Growing up in Toronto, Canada, we had a pretty good variety of vegetables available to us thanks to the city’s cosmopolitan character, but lately I’ve been “meeting” a lot of green vegetables here in Italy that are new to me. I’m opening up to trying and experimenting with these as they come into season, some with more success than others. None of these are particularly rare vegetables, but they’re new to me, and I thought knowing their Italian names and what to do with them might be helpful for my fellow food adventurers. So, here’s my list of green vegetables that I never ate before moving to Italy!

Green vegetables in Italy

Agretti (Saltwort)

Spaghetti and Agretti - photo and recipe on Vegan Blog - click for link
Spaghetti and Agretti – photo and recipe on Vegan Blog – click for link

This vegetable is mainly interesting because it looks like hair! In fact a nickname for it in Italian is barba di frate or friar’s beard. In English it’s the much less evocative Salsola soda, more commonly known in English as “opposite-leaved saltwort.” The succulent will grow in salt water, though can also be grown without. The wild kind is thick leaved, while the cultivated kind we eat has thick long leaves that are a bit chewy until properly boiled or cooked in a pan. Agretti are shoulder-season plants, so best to eat in fall and spring. Italians most often make it sautéed with oil and garlic, or a bit of lemon. You can also combine it with long pasta – I recommend this simple article on vegan blog (in Italian) for spaghetti and agretti, illustrated in the photo.

Barbabietole (beets)

Barbabietole
Barbabietole

To call the beet a green vegetable is a stretch, but hey, it’s got green leaves! I never really knew what to do with this vegetable – I’m not a fan of the boiled and packaged beet root that you can buy in the supermarket, plus I tend to be afraid of cooking with and eating anything that will stain everything within a half kilometer radius. However, recently I tasted an amazing salad with extremely finely grated fresh, raw beet root (at Irene Firenze, made by Chef Fulvio Pierangelini) and this has opened up a new horizon for me! When you purchase fresh red beets, you should first separate the green tops, wash them and cook them immediately. These can be used like any leafy green vegetable, eaten with oil and salt, chopped up into an omlette or as a filling with ricotta for fresh pasta.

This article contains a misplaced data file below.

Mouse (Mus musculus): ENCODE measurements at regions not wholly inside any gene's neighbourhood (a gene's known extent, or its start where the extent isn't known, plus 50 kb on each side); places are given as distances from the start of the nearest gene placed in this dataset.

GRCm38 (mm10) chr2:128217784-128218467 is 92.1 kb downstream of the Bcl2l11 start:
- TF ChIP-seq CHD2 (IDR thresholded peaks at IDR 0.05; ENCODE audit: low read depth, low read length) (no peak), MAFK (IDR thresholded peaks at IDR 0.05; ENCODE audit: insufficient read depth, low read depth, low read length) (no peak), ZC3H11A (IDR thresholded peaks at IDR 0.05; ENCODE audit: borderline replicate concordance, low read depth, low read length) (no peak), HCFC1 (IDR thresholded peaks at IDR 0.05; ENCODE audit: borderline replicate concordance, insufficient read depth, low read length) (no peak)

Cardi

The carduus grows wild in Italy and is notable due to its spiny and impressive purple flower. Historically, the dried flower was used in the wool milling process for a part called “carding” where the tough flower was used in a press against which raw wool was rubbed to separate the wool from external elements. The young leaves of the plant can be cultivated for human consumption and have a flavour close to that of the artichoke, to which it is biologically close. The stalk looks like spiny celery and can be cooked with some difficulty, best as a casserole full of creamy sauce. You find cardi most often chopped up and mixed with ricotta for an absolutely delicious ravioli filling. It’s not something you regularly find in the supermarket, at least not here in Tuscany, but on occasion it does show up. The flower though is seen all around the countryside.

Carciofi (artichokes)

Artichoke and fava beans
Artichoke and fava beans

Artichokes are hardly an exotic vegetable, but in North America there are not many varieties available. My mom used to make them on occasion boiled whole, and then we’d eat the tiniest bit of flesh off the base of the leaves. She didn’t like the heart, which is the part most people eat! If you’ve only ever had tinned artichoke hearts, you can understand why mom didn’t like them. I’ve always been attracted to the artichokes at the supermarket, but I have no idea what to do with them. Reading online, one gets the impression that there are a lot of recipes with them but that they are a bit of a pain in the butt to clean. Nonetheless, this year I took the plunge and followed a recipe that involved breading and frying them. I figure you can’t go wrong with frying. Hubby was in seventh heaven as I have never fried anything in my life. So: each area of Italy has a different kind of artichoke available to it in March and April and I highly recommend experimenting. When choosing, feel the head and aim for the firmest ones; if they give too much, they’re going to be gummy. When cleaning artichokes, wear gloves to avoid staining your hands, and generously cut off at least one third of the top if you don’t want to be picking hard bits of woody artichoke out of your teeth. If you’re wondering what to make with them, other than frying them, risotto is a good idea – here’s a nice recipe by Amy of The Bittersweet Gourmet.

Cavolo Nero (kale variant)

Black Kale Tarts by Juls Kitchen - click for recipe
Black Kale Tarts by Juls Kitchen – click for recipe